• Disenfranchisement: The composition of an electorate may also be altered by disenfranchising some types of people, rendering them unable to vote. In some cases, this may be done at a legislative level, for example by passing a law banning prison inmates (or even former prison inmates), recent immigrants or members of a particular ethnic or religious group from voting, or by instituting a literacy or other test which members of some groups are more likely to fail. Since this is done by lawmakers, it cannot be election fraud, but may subvert the purposes of democracy. This is especially so if members of the disenfranchised group were particularly likely to vote a certain way. [1]

Groups may also be disenfranchised by rules which make it impractical or impossible for them to cast a vote. For example, requiring people to vote within their electorate may disenfranchise serving military personnel, prison inmates, students, hospital patients or anyone else who cannot return to their homes. Polling can be set for inconvenient days such as midweek or on Holy Days (example: Sabbath or other holy days of a religious group whose teachings determine that voting is a prohibited on such a day) in order to make voting difficult for those studying or working away from home. Communities may also be effectively disenfranchised if polling places are not provided within reasonable proximity (rural communities are especially vulnerable to this) or situated in areas perceived by some voters as unsafe. [1]

In a country that spends so much time extolling the glories of democracy, it’s amazing how many elected officials go out of their way to discourage voting. States are adopting rules that make it hard, and financially perilous, for nonpartisan groups to register new voters. They have adopted new rules for maintaining voter rolls that are likely to throw off many eligible voters, and they are imposing unnecessarily tough ID requirements. [5]

Florida recently reached a new low when it actually bullied the League of Women Voters into stopping its voter registration efforts in the state. The Legislature did this by adopting a law that seems intended to scare away anyone who wants to run a voter registration drive. Since registration drives are particularly important for bringing poor people, minority groups and less educated voters into the process, the law appears to be designed to keep such people from voting. [5]

It imposes fines of $250 for every voter registration form that a group files more than 10 days after it is collected, and $5,000 for every form that is not submitted — even if it is because of events beyond anyone’s control, like a hurricane. The Florida League of Women Voters, which is suing to block the new rules, has decided it cannot afford to keep registering new voters in the state as it has done for 67 years. If a volunteer lost just 16 forms in a flood, or handed in a stack of forms a day late, the group’s entire annual budget could be put at risk. [5]

In Washington, a new law prevents people from voting if the secretary of state fails to match the information on their registration form with government databases. There are many reasons that names, Social Security numbers and other data may not match, including typing mistakes. The state is supposed to contact people whose data does not match, but the process is too tilted against voters. [5]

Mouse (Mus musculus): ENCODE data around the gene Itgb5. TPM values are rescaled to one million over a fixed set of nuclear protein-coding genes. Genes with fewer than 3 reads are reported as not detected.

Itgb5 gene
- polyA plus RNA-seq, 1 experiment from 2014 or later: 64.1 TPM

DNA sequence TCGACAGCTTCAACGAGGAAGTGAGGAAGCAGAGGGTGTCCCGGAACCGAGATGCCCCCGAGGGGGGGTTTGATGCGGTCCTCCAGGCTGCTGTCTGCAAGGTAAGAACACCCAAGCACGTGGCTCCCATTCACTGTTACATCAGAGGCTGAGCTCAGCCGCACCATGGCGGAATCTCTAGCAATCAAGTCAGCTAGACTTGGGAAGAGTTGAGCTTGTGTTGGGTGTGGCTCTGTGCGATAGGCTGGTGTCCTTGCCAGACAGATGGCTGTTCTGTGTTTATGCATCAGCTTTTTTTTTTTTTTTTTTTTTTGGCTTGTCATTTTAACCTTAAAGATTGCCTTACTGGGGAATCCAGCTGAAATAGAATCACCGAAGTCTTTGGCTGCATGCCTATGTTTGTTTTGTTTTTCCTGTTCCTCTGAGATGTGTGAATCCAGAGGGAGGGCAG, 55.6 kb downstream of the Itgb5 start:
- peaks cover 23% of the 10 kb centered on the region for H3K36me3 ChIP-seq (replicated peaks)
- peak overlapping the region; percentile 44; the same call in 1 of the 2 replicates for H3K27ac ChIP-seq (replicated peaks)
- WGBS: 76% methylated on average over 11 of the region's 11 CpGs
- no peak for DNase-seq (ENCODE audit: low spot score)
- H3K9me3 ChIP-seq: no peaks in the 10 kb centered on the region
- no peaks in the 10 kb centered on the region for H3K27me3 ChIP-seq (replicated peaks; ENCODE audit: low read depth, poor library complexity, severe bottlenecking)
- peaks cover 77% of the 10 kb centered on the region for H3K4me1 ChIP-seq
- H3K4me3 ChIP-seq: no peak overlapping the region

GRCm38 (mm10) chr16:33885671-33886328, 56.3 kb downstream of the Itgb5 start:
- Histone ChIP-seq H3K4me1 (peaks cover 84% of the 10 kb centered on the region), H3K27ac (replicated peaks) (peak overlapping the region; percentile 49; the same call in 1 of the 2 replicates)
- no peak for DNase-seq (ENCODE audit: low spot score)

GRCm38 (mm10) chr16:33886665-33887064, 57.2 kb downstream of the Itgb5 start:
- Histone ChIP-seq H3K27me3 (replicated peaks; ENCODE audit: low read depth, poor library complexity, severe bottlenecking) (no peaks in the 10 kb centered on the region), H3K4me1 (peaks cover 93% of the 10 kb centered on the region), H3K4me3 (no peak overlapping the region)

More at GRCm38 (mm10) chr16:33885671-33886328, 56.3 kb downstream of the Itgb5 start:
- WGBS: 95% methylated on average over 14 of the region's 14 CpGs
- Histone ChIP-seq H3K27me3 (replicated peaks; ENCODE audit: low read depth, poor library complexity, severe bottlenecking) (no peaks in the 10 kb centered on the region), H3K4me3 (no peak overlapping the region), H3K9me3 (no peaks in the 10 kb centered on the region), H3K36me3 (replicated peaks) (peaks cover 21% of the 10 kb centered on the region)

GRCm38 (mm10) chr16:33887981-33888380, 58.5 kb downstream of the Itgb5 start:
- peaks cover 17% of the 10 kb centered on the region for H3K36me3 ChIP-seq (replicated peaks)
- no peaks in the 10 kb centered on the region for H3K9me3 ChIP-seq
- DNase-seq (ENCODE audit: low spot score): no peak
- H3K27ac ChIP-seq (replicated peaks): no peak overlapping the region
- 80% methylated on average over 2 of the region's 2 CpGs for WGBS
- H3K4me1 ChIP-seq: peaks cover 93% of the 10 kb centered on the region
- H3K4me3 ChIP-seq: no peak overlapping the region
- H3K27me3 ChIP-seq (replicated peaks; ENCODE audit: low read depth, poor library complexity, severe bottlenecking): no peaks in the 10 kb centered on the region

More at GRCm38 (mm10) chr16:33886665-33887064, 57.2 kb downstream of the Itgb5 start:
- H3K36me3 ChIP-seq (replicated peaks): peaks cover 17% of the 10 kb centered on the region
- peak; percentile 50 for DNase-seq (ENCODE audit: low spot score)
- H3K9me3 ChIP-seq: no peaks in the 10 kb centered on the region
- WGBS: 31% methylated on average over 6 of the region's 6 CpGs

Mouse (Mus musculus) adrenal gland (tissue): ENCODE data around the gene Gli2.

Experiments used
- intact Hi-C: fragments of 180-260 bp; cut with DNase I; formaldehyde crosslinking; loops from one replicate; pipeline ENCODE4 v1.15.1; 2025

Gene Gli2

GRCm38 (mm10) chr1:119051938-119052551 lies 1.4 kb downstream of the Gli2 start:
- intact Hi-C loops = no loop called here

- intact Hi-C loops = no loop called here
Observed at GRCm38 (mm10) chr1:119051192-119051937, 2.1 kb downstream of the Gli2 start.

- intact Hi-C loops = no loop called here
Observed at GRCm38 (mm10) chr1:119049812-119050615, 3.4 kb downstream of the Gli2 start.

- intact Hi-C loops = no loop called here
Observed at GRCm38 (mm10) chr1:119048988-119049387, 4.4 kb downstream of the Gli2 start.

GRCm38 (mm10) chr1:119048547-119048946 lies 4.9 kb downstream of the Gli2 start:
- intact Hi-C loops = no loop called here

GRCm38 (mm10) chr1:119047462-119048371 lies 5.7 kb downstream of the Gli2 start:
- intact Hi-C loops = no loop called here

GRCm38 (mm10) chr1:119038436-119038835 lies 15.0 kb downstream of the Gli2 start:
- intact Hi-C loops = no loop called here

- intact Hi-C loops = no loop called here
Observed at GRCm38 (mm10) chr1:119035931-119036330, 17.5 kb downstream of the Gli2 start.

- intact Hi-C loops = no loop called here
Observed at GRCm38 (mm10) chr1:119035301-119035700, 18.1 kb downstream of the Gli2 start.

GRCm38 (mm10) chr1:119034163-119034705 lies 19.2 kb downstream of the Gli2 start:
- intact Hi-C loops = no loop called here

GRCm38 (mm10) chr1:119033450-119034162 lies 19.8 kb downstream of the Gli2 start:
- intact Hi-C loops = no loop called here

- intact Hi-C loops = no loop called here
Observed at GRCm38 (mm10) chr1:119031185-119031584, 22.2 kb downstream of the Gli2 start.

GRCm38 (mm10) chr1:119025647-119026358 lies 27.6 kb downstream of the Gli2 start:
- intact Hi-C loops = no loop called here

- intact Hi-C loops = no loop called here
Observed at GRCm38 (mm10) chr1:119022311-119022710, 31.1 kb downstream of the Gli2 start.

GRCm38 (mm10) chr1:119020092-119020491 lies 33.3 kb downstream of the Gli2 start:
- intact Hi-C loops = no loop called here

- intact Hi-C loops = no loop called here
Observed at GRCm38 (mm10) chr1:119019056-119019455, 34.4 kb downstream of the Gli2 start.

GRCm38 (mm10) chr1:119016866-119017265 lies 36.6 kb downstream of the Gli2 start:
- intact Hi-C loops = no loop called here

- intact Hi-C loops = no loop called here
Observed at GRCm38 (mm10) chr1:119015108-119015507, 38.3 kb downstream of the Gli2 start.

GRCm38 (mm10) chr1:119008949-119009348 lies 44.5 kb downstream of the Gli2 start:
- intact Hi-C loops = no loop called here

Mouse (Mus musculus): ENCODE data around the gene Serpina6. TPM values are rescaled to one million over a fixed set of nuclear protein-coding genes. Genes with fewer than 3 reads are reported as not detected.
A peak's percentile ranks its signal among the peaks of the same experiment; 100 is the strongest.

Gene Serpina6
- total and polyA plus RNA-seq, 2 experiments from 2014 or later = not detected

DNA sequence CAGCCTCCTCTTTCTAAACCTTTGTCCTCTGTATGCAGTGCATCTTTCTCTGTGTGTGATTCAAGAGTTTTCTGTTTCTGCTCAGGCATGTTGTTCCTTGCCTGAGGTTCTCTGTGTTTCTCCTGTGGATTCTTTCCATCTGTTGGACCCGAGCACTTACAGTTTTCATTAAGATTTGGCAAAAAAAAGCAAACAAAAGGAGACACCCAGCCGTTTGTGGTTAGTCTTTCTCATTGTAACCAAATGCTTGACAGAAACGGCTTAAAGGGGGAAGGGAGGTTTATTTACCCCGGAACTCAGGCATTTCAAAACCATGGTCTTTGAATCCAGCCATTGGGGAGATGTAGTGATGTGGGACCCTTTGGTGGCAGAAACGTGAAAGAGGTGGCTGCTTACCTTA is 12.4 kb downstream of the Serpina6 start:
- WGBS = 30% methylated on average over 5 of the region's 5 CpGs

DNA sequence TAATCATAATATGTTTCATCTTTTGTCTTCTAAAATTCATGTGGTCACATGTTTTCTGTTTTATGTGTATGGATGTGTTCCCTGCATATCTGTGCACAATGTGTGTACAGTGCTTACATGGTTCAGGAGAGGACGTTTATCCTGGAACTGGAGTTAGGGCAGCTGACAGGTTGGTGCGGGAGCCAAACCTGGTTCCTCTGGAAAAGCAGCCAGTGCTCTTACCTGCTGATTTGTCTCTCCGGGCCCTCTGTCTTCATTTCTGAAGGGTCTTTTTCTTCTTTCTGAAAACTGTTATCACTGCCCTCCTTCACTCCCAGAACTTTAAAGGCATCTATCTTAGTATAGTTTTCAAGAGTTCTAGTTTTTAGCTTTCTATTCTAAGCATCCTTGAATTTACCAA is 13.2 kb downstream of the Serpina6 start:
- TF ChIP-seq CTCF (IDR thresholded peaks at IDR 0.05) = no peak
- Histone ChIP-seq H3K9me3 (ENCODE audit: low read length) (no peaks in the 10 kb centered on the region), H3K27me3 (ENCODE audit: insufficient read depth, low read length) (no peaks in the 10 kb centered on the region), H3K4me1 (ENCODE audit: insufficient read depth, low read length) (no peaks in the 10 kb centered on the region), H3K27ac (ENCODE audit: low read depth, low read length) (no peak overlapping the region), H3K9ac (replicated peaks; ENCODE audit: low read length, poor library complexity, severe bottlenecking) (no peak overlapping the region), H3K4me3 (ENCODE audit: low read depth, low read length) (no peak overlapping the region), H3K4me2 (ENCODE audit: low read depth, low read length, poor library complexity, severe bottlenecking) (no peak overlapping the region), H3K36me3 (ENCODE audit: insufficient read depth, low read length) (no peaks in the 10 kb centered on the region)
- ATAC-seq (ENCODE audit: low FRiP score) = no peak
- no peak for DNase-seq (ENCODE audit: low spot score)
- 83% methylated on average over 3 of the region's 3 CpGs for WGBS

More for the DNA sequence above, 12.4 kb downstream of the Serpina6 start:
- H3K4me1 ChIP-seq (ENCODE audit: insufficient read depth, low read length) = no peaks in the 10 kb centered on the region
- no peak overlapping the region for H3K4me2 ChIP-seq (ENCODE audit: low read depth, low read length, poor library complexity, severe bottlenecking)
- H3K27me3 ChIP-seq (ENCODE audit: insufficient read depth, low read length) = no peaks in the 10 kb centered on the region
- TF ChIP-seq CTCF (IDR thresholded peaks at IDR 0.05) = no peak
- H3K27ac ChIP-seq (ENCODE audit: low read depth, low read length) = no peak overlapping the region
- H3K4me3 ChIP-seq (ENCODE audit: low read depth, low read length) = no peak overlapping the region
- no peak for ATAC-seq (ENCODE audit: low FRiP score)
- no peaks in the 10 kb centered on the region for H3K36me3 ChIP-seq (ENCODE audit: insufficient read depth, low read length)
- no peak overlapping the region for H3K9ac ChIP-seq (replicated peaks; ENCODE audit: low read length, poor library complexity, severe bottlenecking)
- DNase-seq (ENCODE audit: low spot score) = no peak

Congress is considering a terrible voter ID requirement as part of the immigration reform bill. Senator Mitch McConnell, Republican of Kentucky, introduced an amendment to require all voters to present a federally mandated photo ID. Even people who have been voting for years would need to get a new ID to vote in 2008. Millions of people without drivers’ licenses, including many elderly people and city residents, might fail to do so, and be ineligible to vote. The amendment has been blocked so far, but voting-rights advocates worry that it could reappear. [5]

These three techniques — discouraging registration drives, purging eligible voters and imposing unreasonable ID requirements — keep showing up. Colorado recently imposed criminal penalties on volunteers who slip up in registration drives. Georgia, one of several states to adopt harsh new voter ID laws, had its law struck down by a federal court. [5]

Protecting the integrity of voting is important, but many of these rules seem motivated by a partisan desire to suppress the vote, and particular kinds of voters, rather than to make sure that those who are entitled to vote — and only those who are entitled — do so. The right to vote is fundamental, and Congress and state legislatures should not pass laws that put an unnecessary burden on it. If they do, courts should strike them down. [5]

Stand by for Voter Fraud Part 1B: Electorial Fraud Methods


 [1] Wikipedia, the free encyclopedia


 [2] Project Vote

Voter Intimidation


[3] The Reality of Voter Fraud

By John Fund

— John Fund is the national-affairs columnist for NRO.

May 2, 2012 4:00 A.M.

© National Review Online 2012.


 [4] Roemer Exclusion from GOP Debates Just Latest Example of Corporate Media Electoral Manipulation

The BRAD blog

By Ernest A. Canning on 1/8/2012 1:06pm


[5] Block the Vote

New York Times


Published: May 30, 2006



Editorial / Opinion

Election Day leftovers

Posted 12/27/2004 10:16 PM

Copyright 2008 USA TODAY, a division of Gannett Co. Inc.



About Cincinnati Political Activism

*Graduated from Columbia College, Columbia, MO with a BAAJ degree in Administration of Justice. *U.S. Navy Veteran of 15 years. Medical separation. Rank of Chief Petty Officer. *Married and Father of two. *Born Again Christian

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My name is Jack Pierce and I am interested in politics. I used to say that "if you are not helping to elect local politicians, then you deserve what you get". I am fed up with what we get and I want to make a difference. Join Me.